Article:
Sports Beat: Caddies go the distance in Cloquet


July 5, 2019

Longtime caddy Mike "Beatsie" Rosen was making news on the golf course when he was just a kid in the 1960s. This clip from the Pine Knot marvels at his tiny size. "The bag was about as big as Mike," the caption said.

There was a time when the Cloquet Country Club would advertise in the Pine Knot newspaper every July for 100 caddies to work the annual invitational golf tournament.

Back when golf carts weren't ubiquitous, nearly every player counted on a caddy and his ability to track and find balls, have tees and extra balls ready, and help read the break on putts.

Mike "Beatsie" Rosen and Gerald "Jiggs" La Breche recently talked about their experiences of caddying at the CCC. Beatsie and Jiggs are well-known around the club.

Separated by about 25 years in age, the 87-year-old Jiggs could run out his back door to the country club. Beatsie grew up a chip shot away. Both joined their brothers caddying at a young age and stuck with it - and they both revel in telling tales from those long-ago times.

Jiggs figures he was about 8 years old when he started caddying. There were three designations of caddies in the 1940s, based on ability and experience, he said. The pay rates for nine holes for an "A" caddy was 40 cents, while a "B" caddy got 30 cents, and a "C" a mere 20 cents. With time, Jiggs said he was afforded "promised jobs," or designated assignments to golfers who had standing tee times and requested the same caddy. This was a goal for all caddies. He said the golf bags seemed huge and it was a big challenge trekking up the hill to the fifth hole.

He remembered someone from the club coming to Sacred Heart school one spring and asking the nuns if they could address the students. The club needed caddies right away - this was before head greenskeeper Carl Pederson and his full crew came on - to remove twigs and branches placed on the greens to protect them from winter's harshness.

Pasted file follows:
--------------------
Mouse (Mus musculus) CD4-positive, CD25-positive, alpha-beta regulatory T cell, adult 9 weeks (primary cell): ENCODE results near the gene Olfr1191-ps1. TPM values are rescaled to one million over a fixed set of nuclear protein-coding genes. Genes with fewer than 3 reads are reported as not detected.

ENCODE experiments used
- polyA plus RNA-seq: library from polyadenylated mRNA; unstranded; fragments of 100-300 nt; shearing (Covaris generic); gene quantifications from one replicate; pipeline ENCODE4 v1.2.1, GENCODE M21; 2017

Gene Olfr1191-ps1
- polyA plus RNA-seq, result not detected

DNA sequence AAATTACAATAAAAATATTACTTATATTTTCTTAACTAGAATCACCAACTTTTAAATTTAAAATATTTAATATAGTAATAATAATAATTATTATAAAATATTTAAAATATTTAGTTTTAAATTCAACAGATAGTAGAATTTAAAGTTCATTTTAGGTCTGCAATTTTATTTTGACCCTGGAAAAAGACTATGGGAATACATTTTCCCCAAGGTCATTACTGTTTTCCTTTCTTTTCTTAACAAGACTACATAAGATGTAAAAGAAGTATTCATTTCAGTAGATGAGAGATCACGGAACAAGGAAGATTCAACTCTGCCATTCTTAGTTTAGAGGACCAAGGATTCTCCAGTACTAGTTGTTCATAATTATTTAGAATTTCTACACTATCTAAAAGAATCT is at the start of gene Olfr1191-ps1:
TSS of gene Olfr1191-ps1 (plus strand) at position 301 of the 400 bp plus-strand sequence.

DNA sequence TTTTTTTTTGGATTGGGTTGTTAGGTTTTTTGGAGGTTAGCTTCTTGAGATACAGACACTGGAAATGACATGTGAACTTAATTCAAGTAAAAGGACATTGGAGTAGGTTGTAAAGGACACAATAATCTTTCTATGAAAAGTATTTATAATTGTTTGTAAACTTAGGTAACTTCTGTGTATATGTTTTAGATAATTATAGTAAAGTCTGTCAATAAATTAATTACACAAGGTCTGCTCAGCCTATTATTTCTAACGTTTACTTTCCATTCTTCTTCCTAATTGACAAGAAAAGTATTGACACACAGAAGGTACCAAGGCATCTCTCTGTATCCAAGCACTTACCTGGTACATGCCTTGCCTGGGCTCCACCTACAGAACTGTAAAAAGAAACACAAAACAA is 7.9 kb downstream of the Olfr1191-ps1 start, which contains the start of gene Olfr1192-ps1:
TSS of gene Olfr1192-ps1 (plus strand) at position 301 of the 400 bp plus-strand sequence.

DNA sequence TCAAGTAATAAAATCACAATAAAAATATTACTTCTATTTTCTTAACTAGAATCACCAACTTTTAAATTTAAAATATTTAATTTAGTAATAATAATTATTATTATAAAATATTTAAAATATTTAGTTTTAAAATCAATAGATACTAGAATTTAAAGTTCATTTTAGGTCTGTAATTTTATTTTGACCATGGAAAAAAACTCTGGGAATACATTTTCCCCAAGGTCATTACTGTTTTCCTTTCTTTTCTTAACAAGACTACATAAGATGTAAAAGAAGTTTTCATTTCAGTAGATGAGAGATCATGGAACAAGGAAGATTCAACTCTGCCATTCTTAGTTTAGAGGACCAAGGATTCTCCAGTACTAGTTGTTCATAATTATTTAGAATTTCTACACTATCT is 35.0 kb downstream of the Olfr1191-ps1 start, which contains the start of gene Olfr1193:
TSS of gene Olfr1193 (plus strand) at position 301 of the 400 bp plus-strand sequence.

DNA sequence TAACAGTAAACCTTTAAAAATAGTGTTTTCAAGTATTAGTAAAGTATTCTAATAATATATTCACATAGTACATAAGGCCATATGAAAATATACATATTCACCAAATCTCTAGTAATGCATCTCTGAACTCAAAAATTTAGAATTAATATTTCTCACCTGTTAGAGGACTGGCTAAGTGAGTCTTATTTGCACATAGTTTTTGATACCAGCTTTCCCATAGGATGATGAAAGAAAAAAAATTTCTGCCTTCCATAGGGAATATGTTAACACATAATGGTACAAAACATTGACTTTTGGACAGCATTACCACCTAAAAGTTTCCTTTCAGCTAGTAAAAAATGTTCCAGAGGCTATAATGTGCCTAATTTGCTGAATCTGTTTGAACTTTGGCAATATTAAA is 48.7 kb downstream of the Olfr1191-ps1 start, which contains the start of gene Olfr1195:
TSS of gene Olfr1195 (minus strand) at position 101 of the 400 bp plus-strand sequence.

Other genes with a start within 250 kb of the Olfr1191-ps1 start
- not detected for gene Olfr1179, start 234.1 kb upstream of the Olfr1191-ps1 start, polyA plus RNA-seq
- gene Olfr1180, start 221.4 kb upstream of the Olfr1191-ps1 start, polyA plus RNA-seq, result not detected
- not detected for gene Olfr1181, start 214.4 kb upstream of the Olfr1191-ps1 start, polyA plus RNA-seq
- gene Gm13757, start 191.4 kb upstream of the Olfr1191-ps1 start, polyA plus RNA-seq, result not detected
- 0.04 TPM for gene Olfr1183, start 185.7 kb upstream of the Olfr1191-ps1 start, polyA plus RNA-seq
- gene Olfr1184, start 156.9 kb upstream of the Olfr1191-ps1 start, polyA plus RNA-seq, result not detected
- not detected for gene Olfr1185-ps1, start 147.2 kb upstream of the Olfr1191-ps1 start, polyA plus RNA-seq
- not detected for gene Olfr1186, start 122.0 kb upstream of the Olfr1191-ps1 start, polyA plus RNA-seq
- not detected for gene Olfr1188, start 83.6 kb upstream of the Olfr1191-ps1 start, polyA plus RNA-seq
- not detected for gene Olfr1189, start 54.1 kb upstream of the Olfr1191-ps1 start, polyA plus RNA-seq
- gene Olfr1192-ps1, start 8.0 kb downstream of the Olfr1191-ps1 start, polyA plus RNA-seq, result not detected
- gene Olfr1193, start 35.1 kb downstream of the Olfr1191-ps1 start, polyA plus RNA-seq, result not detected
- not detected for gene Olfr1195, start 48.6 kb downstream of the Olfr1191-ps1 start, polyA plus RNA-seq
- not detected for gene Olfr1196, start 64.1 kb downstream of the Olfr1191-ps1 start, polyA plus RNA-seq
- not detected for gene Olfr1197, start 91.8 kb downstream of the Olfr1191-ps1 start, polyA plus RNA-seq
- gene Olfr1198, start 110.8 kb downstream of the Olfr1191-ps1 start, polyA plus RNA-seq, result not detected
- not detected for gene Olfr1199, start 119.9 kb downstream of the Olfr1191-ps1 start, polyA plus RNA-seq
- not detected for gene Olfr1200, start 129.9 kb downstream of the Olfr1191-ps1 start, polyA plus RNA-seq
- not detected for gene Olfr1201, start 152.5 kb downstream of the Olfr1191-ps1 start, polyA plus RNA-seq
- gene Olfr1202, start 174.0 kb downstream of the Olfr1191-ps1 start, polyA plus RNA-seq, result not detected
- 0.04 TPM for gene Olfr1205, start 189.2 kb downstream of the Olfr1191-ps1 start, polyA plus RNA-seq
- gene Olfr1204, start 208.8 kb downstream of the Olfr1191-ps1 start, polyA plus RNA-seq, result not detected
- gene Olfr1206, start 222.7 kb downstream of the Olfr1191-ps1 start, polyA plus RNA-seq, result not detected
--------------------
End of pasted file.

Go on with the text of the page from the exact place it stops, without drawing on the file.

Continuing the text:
Jiggs said it was about this time when the caddies gathered by the front gate of the club and went on strike. With negotiations not too harsh, they were able to get the rates for all caddy designations raised by 5 cents per nine holes.

Generational change

Beatsie began caddying at a very young age in the 1960s. Most of the Rosen entourage - his brothers and sisters and mom and dad - had connections to the golf course in some fashion.

Like Jiggs, Beatsie said the golf bags seemed huge and heavy for young caddies. Mike said he was caddying for a judge from Duluth who told the Cloquet pro, "Please get my caddie a pull cart before he gets curvature of the spine from lugging my bag."

The rates went up between Jiggs and Beatsie's caddying stints. Mike said it was about $2.50 for 18 holes but if you were lucky, maybe a tip would bring you to $4 or even $5. He added that perennial women's champ Millie Johnson would often buy him a hamburger after their Tuesday Ladies League match.

Back then, when a Mission pop cost 10 cents and a candy bar a nickel, caddies seemed flush with dough - especially during the Invitational.

Another stressful job for caddies during the tournament was fetching players' balls. At the time there wasn't a paid driving range and players would bring their own practice balls. They'd send their caddy out 100 to 200 yards, empty their bag and start shooting balls towards the caddy. With about 10-15 players shooting balls at different lengths to different caddies, Beatsie said "it was like you were one of the metal ducks at a shooting arcade just getting ready to be plucked off."

Jiggs said most kids in Blue Town - the nickname then for the west side of Cloquet from the country club to Pinehurst Park - had a little golf course in their backyard with tomato can cups. They played with whatever clubs they could scrape up.

Rosen Family

Longtime caddy Mike "Beatsie" Rosen stands front and center in a picture he says is from the late 1960s or early 1970s at the Cloquet Country Club. This caddy team could have been inspiration of the characters in the film "Caddyshack." Photo courtesy Rosen family

Caddies were allowed to play at the club on Monday mornings. Jiggs said caddies borrowed clubs from players they regularly caddied for. Ladies' clubs worked the best for him when he was young. Caddies were expected to find their own balls to play with. His favorite was the Spalding Bomber.

Both of these one-name phenoms eventually became successful school teachers. This freed up some summertime for golf. Both became successful and prominent golfers. In the late 1950s, Jiggs became the first Cloquet golfer to win the Invitational. He bested Leo Spooner, who won several times at the tournament.

Beatsie, who still works at the club as a cook as well as in maintenance, is a former Cloquet Country Club champion. Both have won the Big Lake Shortstop Golf tourney.

It was in the 1990s when carts supplanted caddies. It was a fun way for many years for westside kids to make some money.

This year's 88th Invitational is scheduled for July 12-14.


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